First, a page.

‘Tiny’ Hurricane Danny Expected to Weaken

Tiny Hurricane Danny strengthened on its path across the Atlantic and may reach the Leeward Islands sometime Monday.

With top winds of 105 miles (169 kilometers) per hour, Danny is now a Category 2 storm on the five-step Saffir-Simpson scale, on a track that should take it through the island chain, which forms part of the eastern edge of the Caribbean Sea and includes St. Kitts and Montserrat, the U.S. National Hurricane Center said in advisory.

“Interests in the Leeward Islands should monitor the progress of Danny,” said the advisory posted at 11 a.m. East Coast time.

Danny is the fourth named storm and first hurricane of the six-month Atlantic season, which ends on Nov. 30. The hurricane center in Miami describes it as “tiny” because its top winds extend outward only about 15 miles, just slightly more than the length of Manhattan.

“Hurricane hunter” reconnaissance aircraft will fly into Danny late Friday, the center said. The system is forecast to run into wind shear, which can tear it apart, and dry air that may rob it of strength in the next few days.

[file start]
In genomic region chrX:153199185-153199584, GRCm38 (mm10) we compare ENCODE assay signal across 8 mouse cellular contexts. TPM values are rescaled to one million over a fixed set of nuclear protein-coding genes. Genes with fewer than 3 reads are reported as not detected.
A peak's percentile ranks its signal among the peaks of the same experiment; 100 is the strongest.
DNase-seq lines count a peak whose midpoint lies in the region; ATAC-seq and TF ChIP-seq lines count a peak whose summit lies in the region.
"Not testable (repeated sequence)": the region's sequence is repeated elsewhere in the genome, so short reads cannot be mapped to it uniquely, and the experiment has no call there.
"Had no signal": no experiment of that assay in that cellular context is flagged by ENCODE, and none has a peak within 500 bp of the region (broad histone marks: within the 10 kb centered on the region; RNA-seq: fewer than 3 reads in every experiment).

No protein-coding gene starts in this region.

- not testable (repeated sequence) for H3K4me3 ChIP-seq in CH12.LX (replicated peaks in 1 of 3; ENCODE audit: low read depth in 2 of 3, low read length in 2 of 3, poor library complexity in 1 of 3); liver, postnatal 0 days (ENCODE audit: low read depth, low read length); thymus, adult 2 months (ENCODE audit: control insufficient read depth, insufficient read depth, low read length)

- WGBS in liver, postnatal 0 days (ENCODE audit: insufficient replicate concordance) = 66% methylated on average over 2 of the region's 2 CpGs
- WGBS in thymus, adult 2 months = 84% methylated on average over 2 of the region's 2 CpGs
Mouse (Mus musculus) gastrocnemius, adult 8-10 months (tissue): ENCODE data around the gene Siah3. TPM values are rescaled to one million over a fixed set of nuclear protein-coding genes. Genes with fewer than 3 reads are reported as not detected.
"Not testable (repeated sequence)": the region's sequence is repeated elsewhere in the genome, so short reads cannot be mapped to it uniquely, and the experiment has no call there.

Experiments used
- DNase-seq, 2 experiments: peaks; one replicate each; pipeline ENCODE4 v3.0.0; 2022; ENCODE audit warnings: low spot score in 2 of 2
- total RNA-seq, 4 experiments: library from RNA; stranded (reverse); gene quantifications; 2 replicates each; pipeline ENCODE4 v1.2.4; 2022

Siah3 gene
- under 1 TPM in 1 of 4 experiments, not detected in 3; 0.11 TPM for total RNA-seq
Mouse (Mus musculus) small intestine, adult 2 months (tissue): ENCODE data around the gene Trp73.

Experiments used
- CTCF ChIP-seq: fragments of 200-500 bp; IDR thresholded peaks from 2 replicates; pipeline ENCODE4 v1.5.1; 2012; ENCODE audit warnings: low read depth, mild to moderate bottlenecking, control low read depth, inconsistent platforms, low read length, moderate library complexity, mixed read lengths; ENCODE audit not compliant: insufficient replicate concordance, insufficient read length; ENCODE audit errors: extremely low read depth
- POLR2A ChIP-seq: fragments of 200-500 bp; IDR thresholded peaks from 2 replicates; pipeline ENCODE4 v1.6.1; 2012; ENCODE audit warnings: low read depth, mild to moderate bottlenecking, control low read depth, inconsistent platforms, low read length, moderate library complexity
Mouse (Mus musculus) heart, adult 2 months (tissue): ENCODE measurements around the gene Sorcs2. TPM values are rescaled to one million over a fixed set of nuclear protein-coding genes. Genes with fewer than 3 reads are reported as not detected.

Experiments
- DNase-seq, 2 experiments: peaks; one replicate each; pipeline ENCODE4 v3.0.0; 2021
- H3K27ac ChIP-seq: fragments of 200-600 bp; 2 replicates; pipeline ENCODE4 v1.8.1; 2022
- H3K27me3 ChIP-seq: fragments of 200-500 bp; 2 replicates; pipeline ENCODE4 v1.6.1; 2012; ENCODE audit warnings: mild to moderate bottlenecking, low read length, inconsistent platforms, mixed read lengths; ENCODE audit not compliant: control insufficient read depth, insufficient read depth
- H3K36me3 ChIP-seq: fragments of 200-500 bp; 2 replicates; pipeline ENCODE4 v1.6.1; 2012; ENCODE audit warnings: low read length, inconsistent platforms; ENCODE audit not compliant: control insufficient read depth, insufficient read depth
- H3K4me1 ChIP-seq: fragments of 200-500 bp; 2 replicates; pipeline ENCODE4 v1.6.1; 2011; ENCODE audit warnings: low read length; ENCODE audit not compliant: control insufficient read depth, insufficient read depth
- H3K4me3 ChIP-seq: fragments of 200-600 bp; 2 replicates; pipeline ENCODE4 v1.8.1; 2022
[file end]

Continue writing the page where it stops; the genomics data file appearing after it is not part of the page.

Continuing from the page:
The current hurricane center track has it rapidly weakening over the island of Hispaniola, home to Haiti and the Dominican Republic, on Wednesday.

Still, the storm has exceeded many forecasters’ expectations by gaining strength at all.

Michael Schlacter, a meteorologist with Weather 2000 in New York, said if Danny can wind its way through the larger islands of the Caribbean without being torn apart on their mountains, and gets a boost from other weather systems in the Atlantic, it could stick around a little while longer.

“First we have to see what it does in four days’ time,” he said. “Then there is the post-four-day forecast.”